Study will focus on issues of "marriage"' and "'fatherhood"

Experts affiliated with a new institute at Cornell University will closely examine a radically evolving social institution -- the modern family, with a special focus on marriage and fatherhood.

The Institute for the Social Sciences (ISS), established earlier this year at Cornell, has chosen "The Evolving Family: Family Processes, Contexts and the Life Course of Children" as its first interdisciplinary theme for the period 2004-07. Some of the questions that will be studied include: How do race, ethnicity and social class influence marriage and fatherhood? How has the meaning of marriage and sexual partnerships changed over the past 30 years, and how do these changes affect children? What factors influence the timing of fatherhood? What determines responsible fathering? How do the behaviors of non-human animals inform issues regarding marriage and fatherhood?

"The number of children born into married-parents households is declining, while at the same time the number of children born outside of marriages is increasing," says David Harris, Cornell professor of sociology and director of ISS. "We've chosen the evolving family as the first theme for ISS because for the last several decades, trends regarding marriage and fatherhood have changed radically. We want to take an interdisciplinary look at how they have changed and how they affect children."

About a dozen eminent social scientists from across Cornell's campus will work on the institute's theme, conducting collaborative research, sponsoring seminars and outreach activities, offering new courses and engaging students, faculty and staff in interdisciplinary discussions pertaining to the evolving family, worldwide.

The project leader is H. Elizabeth Peters, professor of policy analysis and management at Cornell. "We're bringing together a select group of faculty from a range of disciplines, including anthropology, biology, demography, economics, human development, policy analysis, psychology, sociology and women's studies to participate in weekly research seminars that will discuss works-in-progress, develop collaborative projects and, ultimately, produce research papers and policy briefs pertaining to marriage and fatherhood," Peters says.

"Although there have been dramatic changes in the meaning of marriage and the role of fathers over the last three decades, with high levels of divorce, different kinds of families and increases in non-marital childbearing, there is no real consensus about why these demographic trends have occurred, how family processes vary across different types of families or how these processes lead to different outcomes for children," Peters adds.

Through the various theme-related activities, the researchers will use various kinds of methodologies to address the causes of changes in the family and how such changes affect family and child well-being in different types of families.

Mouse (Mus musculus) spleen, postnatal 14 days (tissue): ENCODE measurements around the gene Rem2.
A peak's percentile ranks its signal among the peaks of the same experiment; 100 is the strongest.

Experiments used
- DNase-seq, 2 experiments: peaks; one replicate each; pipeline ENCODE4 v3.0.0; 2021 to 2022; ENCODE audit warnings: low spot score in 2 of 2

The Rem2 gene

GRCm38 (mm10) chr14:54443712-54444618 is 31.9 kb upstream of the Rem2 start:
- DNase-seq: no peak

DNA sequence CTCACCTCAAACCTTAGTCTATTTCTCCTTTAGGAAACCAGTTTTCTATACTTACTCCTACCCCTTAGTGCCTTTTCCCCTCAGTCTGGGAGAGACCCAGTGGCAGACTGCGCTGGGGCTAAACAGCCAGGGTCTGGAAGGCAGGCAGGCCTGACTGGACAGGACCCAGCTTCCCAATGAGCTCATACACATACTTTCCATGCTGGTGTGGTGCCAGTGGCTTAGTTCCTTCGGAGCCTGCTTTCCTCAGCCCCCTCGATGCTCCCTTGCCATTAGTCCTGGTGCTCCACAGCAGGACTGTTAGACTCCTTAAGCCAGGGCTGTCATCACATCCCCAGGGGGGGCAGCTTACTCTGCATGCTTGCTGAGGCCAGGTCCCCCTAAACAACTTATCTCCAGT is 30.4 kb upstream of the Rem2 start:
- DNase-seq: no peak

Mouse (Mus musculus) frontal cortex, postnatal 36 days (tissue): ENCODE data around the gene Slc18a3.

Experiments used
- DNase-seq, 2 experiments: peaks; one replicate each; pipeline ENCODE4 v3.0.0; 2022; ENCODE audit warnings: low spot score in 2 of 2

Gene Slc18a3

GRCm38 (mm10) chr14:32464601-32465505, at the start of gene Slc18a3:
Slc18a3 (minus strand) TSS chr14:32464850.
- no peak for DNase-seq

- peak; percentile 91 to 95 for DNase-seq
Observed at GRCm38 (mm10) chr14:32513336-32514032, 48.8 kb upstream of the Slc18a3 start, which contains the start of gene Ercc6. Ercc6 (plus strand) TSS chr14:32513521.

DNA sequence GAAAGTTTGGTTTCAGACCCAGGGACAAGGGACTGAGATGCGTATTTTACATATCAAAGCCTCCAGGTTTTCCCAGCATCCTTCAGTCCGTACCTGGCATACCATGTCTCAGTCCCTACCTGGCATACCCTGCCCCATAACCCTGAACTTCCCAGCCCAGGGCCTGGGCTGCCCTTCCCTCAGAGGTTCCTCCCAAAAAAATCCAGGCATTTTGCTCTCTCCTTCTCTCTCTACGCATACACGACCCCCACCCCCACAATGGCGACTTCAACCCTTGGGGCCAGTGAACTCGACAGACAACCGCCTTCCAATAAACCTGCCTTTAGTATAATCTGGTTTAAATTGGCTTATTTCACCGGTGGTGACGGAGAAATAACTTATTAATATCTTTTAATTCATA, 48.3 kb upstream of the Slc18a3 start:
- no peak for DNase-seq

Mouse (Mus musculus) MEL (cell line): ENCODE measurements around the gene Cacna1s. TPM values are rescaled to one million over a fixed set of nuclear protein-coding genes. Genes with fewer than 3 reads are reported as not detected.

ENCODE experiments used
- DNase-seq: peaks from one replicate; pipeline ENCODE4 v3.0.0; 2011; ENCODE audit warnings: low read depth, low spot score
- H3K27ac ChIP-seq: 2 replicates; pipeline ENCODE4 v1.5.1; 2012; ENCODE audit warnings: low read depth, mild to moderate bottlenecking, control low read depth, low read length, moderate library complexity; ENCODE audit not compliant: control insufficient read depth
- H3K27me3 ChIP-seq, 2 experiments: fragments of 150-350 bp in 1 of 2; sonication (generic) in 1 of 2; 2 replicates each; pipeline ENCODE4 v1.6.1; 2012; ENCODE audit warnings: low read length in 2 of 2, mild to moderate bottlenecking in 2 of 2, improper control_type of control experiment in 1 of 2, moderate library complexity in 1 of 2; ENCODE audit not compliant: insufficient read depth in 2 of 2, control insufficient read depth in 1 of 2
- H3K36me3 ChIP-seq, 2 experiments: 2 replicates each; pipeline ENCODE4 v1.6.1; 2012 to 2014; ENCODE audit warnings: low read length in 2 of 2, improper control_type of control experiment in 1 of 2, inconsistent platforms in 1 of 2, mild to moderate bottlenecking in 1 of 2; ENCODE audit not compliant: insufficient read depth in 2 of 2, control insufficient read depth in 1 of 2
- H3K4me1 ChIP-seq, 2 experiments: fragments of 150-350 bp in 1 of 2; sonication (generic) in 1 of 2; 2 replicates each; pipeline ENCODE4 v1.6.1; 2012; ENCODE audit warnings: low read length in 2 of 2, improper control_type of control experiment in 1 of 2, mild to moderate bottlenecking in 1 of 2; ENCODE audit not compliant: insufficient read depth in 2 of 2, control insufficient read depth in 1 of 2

"We think that our activities will put Cornell at the forefront of research on the family, the causes of family change, their broader impacts on society, and their impact on individual life course development of men, women and children," says Peters, an economic demographer who uses large data sets to study trends in marriage, divorce, welfare reform and father involvement.

Peters' colleagues will take very different research approaches in addressing the theme. Elizabeth Adkins-Regan, a biological psychologist, animal behaviorist and behavioral neuroendocrinologist, will, for example, use her studies of bird behavior to inform the issues.

"I was interested immediately in this project because some of the questions working with humans are similar to my work with Zebra finches in regard to families, long-term pair bonds and juvenile development with their parents," says Adkins-Regan, a professor of psychology and neurobiology and behavior.

Kathryn March, a professor of anthropology and feminist, gender and sexuality studies, uses ethnographic methods to study society and culture in Himalayan Asia and how migration affects immigrant wages. "As an anthropologist, my primary responsibility will be to remind the researchers that families come in many, many forms and that we need to make sure that the questions we ask and research designs we come up with are responsive to a wide range of families," says March, who also will conduct research related to the theme from an anthropological angle.

"Other studies of migration to the United States, for example, have shown how the male-only pattern of immigration has created startling levels of domestic violence as the stresses of accommodating to a new place and a different culture take their toll," March says. "Also, many of these immigrants enter at the bottom of the wage scale, which can produce profound contradictions for fathers as family providers."

Other core team members at Cornell include: Stephen Emlen, an evolutionary biologist and professor of neurobiology and behavior; Maureen Waller, a cultural sociologist and assistant

professor of policy analysis and management; and Elaine Wethington, a medical sociologist and associate professor of human development and of sociology. At least three more team members will be selected through a competitive process in the fall.

"Another exciting thing is that the investment that Cornell makes in this three-year project has the potential to lead to longer-term external funding to sustain this effort," says Peters. "We plan, in fact, to submit a proposal at the end of this project to seek funding for a Population Center from the National Institutes of Health."

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